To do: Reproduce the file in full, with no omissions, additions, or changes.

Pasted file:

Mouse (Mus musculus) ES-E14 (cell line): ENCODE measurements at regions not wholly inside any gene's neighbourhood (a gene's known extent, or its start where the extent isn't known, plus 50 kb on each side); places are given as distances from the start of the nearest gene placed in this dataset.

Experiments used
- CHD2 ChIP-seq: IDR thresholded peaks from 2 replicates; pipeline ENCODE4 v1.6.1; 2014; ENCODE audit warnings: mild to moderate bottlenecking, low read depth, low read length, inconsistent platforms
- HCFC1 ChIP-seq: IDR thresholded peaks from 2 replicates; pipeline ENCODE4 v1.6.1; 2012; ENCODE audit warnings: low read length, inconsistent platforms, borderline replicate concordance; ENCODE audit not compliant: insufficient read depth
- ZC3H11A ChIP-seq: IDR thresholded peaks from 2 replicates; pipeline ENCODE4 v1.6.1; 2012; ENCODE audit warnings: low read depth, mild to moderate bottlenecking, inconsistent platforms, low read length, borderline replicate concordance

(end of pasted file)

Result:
Mouse (Mus musculus) ES-E14 (cell line): ENCODE measurements at regions not wholly inside any gene's neighbourhood (a gene's known extent, or its start where the extent isn't known, plus 50 kb on each side); places are given as distances from the start of the nearest gene placed in this dataset.

Experiments used
- CHD2 ChIP-seq: IDR thresholded peaks from 2 replicates; pipeline ENCODE4 v1.6.1; 2014; ENCODE audit warnings: mild to moderate bottlenecking, low read depth, low read length, inconsistent platforms
- HCFC1 ChIP-seq: IDR thresholded peaks from 2 replicates; pipeline ENCODE4 v1.6.1; 2012; ENCODE audit warnings: low read length, inconsistent platforms, borderline replicate concordance; ENCODE audit not compliant: insufficient read depth
- ZC3H11A ChIP-seq: IDR thresholded peaks from 2 replicates; pipeline ENCODE4 v1.6.1; 2012; ENCODE audit warnings: low read depth, mild to moderate bottlenecking, inconsistent platforms, low read length, borderline replicate concordance